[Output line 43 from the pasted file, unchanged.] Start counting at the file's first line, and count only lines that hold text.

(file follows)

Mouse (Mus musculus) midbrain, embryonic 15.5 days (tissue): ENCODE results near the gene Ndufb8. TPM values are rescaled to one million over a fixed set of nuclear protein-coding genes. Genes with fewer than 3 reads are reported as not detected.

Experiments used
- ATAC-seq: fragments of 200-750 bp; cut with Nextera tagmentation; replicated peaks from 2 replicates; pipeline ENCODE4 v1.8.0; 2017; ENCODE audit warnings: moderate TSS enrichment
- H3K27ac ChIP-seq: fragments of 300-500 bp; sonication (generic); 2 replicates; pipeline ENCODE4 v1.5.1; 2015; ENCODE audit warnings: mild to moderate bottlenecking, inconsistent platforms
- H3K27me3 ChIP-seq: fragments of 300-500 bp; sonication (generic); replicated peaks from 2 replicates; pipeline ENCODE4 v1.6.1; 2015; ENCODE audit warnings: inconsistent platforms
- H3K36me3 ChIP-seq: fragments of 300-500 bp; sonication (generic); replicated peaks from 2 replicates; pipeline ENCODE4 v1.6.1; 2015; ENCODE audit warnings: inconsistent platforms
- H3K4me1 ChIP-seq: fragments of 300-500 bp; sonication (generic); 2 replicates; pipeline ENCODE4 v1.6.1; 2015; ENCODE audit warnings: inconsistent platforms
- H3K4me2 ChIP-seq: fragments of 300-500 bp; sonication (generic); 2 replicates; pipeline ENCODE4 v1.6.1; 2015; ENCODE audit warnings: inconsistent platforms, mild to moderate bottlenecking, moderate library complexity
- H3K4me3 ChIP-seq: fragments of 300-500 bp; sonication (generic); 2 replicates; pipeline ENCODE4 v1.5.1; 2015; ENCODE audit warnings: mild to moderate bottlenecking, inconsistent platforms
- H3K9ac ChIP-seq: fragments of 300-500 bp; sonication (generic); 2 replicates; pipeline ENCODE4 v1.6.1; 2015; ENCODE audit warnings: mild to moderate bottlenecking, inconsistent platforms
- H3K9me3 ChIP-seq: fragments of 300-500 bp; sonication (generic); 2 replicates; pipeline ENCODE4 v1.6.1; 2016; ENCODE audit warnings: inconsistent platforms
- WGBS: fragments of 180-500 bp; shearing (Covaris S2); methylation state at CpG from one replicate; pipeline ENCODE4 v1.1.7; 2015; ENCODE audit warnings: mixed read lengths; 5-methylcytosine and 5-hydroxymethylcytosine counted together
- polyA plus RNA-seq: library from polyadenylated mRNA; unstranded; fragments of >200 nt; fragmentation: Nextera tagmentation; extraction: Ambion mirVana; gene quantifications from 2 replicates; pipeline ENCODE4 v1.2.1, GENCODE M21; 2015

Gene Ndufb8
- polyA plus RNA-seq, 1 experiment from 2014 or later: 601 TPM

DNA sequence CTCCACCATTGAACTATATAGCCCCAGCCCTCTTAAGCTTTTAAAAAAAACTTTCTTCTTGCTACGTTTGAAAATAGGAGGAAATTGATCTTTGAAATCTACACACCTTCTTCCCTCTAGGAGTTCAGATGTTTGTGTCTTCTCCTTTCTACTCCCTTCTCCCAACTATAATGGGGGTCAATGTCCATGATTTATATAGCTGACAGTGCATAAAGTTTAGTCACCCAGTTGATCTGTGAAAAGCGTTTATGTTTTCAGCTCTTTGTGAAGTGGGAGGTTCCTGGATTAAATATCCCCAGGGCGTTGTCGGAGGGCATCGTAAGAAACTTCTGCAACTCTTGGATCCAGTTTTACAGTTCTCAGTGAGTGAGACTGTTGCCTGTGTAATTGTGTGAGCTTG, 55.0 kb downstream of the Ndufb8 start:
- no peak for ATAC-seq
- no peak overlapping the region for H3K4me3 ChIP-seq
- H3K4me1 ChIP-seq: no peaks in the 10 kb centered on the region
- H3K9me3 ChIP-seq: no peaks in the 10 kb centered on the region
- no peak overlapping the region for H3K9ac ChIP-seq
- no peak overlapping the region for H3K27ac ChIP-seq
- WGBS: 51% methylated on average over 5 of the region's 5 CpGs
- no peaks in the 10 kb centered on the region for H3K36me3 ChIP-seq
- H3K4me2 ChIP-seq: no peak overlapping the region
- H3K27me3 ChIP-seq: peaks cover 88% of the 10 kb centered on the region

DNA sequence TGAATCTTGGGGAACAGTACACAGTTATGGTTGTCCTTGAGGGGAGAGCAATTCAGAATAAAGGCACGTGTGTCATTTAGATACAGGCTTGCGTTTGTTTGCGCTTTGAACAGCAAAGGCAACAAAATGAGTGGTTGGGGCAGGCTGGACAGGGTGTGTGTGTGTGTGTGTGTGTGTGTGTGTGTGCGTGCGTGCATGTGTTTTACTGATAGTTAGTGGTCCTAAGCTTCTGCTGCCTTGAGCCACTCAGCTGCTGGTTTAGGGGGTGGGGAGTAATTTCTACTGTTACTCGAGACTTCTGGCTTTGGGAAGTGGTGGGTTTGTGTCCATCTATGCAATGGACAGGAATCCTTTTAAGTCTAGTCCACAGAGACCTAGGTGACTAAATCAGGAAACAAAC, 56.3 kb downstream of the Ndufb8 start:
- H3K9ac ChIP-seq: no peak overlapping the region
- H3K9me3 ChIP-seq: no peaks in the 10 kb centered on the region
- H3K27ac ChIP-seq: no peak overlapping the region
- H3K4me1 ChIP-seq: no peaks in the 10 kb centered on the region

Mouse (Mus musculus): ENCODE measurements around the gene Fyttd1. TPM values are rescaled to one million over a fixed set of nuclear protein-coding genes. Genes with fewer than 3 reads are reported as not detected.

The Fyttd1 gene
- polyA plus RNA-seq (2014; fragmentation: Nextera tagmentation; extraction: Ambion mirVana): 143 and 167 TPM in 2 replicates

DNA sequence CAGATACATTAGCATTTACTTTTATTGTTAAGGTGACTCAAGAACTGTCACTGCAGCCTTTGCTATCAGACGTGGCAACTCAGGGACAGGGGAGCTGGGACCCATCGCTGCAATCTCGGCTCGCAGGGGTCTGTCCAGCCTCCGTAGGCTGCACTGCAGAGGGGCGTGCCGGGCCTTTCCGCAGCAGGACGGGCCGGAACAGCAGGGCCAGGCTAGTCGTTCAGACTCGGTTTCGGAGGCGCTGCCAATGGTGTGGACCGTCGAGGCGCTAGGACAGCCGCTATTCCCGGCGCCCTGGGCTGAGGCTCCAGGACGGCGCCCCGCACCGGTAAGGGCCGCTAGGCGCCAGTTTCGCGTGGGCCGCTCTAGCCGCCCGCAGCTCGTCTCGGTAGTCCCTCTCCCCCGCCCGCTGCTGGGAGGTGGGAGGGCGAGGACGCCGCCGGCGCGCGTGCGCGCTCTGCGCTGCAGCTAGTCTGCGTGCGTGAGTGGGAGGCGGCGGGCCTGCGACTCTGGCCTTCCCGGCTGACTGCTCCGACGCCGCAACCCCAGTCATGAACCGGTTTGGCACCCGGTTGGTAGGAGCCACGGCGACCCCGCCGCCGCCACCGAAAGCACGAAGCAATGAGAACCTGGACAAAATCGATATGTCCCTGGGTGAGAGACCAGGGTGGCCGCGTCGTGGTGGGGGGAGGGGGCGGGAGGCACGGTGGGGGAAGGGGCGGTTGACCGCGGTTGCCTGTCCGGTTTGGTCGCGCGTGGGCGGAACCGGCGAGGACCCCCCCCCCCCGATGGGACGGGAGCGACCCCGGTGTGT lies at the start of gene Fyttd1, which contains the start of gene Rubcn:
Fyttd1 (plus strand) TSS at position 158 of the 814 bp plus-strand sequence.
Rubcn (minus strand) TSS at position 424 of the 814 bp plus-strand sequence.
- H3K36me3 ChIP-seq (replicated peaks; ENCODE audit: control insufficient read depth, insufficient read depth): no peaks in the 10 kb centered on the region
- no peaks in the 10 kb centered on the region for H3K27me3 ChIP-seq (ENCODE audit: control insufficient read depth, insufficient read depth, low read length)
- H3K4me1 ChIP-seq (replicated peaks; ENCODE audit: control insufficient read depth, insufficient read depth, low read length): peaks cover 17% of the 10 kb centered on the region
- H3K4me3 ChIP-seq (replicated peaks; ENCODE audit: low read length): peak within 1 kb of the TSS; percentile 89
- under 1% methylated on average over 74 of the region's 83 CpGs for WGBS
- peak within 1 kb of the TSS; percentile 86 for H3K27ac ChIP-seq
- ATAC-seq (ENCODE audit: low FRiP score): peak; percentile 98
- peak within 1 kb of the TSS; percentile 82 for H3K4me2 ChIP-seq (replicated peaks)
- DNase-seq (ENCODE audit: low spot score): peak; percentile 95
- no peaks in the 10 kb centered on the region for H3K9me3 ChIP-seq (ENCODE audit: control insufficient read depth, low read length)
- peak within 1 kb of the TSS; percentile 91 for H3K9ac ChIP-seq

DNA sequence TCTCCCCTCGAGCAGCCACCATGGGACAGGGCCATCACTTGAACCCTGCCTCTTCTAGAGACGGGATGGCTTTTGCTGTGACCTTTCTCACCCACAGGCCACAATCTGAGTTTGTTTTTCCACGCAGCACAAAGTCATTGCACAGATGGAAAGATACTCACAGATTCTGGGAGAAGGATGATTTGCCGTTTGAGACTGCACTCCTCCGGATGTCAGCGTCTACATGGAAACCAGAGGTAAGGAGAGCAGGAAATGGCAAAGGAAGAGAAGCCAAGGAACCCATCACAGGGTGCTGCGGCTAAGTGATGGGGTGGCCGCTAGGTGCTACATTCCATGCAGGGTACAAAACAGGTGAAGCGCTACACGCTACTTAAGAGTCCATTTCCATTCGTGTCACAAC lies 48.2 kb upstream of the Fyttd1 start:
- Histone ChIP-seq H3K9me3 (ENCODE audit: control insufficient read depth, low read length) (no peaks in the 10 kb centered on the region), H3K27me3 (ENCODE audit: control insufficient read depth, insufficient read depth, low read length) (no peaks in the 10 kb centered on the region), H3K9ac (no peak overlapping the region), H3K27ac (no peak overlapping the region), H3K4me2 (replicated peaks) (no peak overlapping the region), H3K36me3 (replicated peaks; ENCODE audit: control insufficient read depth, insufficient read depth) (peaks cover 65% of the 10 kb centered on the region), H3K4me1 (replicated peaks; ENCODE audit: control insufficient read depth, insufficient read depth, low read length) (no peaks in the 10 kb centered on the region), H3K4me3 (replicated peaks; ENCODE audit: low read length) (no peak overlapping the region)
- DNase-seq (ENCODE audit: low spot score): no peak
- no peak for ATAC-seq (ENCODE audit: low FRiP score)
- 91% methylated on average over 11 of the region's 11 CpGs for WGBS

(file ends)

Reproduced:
- peak within 1 kb of the TSS; percentile 86 for H3K27ac ChIP-seq